“Call 9-1-1,” yelled Margaret as she continued to battle with the burger, her hands struggling to grip the meat through the grease. She heard Lori run into the living room for the phone and the buttons being pushed on the cordless.

“Help! We need help!” yelled Lori into the receiver. “We need someone at 43 Cedar Brook. My brother’s being attacked by… by… by… I don’t know by what exactly. Carnivorous meat! Just send help!”

Years later, Margaret would struggle to explain what had happened that night – to friends, family, the community, and even to herself. What she did know is that it hadn’t been a dream. Peter had been attacked. She had tried to save him. The burger, seeming to sense that help was on the way, had ended the attack after Lori’s call, launching itself out of the kitchen window, shattering dishes and glass as it went.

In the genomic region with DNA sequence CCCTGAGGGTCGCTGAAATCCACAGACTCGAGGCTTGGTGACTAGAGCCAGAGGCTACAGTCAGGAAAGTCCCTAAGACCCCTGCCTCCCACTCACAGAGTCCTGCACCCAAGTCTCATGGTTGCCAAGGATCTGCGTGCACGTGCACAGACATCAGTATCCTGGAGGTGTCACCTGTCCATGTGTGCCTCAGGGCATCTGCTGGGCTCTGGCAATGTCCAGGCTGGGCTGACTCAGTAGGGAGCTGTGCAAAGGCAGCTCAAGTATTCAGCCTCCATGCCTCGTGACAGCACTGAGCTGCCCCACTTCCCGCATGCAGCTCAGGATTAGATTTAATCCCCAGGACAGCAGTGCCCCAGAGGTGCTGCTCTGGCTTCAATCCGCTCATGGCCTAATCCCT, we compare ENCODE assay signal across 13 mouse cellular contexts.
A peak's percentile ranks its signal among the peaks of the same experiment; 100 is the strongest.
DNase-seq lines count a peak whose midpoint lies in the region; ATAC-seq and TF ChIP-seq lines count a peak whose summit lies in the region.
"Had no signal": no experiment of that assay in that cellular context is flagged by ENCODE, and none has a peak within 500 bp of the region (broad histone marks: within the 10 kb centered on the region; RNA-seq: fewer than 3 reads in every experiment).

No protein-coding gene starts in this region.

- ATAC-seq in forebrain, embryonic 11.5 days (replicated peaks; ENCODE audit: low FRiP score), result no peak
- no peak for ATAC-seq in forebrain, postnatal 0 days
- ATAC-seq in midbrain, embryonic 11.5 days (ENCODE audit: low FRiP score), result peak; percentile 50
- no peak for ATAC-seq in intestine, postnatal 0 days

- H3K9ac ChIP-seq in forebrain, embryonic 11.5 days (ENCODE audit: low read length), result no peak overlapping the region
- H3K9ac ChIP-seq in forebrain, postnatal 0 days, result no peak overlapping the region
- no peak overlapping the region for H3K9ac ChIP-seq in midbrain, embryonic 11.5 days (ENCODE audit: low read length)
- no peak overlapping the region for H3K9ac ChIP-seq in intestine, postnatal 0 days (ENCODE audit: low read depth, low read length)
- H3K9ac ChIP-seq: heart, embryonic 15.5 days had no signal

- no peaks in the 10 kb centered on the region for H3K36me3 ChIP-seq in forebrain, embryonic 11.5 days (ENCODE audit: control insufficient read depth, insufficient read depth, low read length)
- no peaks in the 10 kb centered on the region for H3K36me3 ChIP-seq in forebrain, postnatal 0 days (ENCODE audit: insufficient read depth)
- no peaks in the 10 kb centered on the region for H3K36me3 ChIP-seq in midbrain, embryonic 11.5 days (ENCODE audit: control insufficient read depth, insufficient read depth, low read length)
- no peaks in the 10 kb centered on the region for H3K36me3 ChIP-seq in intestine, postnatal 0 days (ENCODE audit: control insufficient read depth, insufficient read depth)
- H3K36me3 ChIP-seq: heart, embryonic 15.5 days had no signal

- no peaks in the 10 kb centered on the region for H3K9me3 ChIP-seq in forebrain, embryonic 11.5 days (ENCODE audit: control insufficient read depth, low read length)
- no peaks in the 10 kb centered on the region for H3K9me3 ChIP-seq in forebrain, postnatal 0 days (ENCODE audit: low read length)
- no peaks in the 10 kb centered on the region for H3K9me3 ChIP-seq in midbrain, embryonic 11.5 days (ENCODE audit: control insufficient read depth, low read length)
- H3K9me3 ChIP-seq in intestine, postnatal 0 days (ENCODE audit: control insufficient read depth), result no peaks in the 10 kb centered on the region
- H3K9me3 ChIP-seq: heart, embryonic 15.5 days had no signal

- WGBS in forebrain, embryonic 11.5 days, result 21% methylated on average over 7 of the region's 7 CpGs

With nothing but grease, sesame seeds, bread crumbs, and shattered glass left behind, the police had initially accused the family of making a false police report, accusing them of staging the scene for fame. They were eventually forced from their home because of the constant and unwanted media attention.

Peter? He’d had never recovered, but because of her company’s excellent health insurance, Margaret had found him a place in a highly recommended institution where hopefully he’d get the lifelong care he now required.